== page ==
A Medieval Game of Life



A Medieval Game of Life


My project focused on highlighting the differences and similarities between medieval and contemporary family life through an adapted version of Milton Bradley’s The Game of Life. I adapted my original 1980s game board digitally using high-res photos and Procreate, which is a digital illustrating application. I changed the board by erasing the original squares, repainting each square individually with its matching colour, and then supplanting my own text over their written squares. I did this for all 78 squares. I also cut the board in half as it would have been way too long to adapt the entire board. I touched up most of the board, recolouring parts that were faded. I also refashioned their logo, adding the word “medieval” to their logo.

The original game board has a choice for players to take almost immediately involving their education and career aspirations that will affect the rest of their game; players can either choose a shorter path that leads to a business or trade lower “payday,” or a longer route, where the reward is a more prestigious professional career with a high “payday.” After my readings, I decided to have the player’s career based on the gender they chose to be in the game. This disparity between men and women was not surprising, but what my readings on medieval families indicated that was surprising was how blended medieval families seemed to be. Sickness and early deaths meant families were constantly shifting and changing based on who was still alive. This reshuffling theme was present through all the squares I altered and adapted. With the alterations of the squares, I tried to make it clear that death was omnipresent and affected every part of their lives but that they worked to manage it by regrouping and caring for those left behind.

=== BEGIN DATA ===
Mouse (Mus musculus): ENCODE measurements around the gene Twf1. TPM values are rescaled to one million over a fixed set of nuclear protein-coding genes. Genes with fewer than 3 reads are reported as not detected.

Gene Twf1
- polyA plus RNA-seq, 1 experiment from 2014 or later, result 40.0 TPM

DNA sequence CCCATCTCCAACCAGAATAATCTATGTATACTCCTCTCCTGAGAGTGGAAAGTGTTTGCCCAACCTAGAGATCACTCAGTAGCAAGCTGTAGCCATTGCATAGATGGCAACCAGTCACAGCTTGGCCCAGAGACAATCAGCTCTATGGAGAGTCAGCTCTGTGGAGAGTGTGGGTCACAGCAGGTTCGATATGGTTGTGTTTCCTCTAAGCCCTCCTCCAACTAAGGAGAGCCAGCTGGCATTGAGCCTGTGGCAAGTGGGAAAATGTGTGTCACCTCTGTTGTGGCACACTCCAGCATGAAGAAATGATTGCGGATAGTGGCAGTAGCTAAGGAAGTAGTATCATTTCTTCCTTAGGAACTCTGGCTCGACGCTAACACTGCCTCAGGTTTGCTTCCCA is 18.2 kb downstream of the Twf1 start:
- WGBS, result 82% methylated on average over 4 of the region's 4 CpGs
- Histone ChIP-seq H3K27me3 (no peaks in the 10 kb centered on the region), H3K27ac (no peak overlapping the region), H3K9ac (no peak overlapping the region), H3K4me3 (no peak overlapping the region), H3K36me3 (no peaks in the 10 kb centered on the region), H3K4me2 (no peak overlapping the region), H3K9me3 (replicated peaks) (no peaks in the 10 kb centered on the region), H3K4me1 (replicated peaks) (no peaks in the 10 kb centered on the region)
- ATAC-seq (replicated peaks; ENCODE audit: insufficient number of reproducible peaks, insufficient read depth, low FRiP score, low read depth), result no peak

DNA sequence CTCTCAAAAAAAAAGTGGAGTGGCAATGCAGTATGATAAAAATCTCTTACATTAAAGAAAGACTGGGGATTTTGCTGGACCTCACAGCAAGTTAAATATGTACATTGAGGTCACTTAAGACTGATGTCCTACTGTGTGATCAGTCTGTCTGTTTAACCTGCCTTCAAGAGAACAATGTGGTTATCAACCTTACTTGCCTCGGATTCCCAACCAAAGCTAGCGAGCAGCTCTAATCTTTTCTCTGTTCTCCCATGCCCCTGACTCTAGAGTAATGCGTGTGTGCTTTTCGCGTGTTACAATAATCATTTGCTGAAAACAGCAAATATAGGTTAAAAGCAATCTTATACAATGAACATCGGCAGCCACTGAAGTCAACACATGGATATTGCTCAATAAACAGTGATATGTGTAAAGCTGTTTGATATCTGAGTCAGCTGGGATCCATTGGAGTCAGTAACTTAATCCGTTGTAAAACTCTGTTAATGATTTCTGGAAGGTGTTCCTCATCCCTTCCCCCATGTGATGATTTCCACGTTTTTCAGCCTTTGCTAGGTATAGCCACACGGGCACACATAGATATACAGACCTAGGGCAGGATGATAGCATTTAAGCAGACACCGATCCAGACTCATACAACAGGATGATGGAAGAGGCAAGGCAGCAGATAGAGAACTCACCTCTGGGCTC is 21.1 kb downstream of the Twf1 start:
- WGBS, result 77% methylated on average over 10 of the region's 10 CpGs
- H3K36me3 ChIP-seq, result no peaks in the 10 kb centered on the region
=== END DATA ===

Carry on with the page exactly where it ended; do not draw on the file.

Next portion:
Here is a link to a time-lapse video of my full board adaptation using the illustrating program Procreate:


Stacy de Berner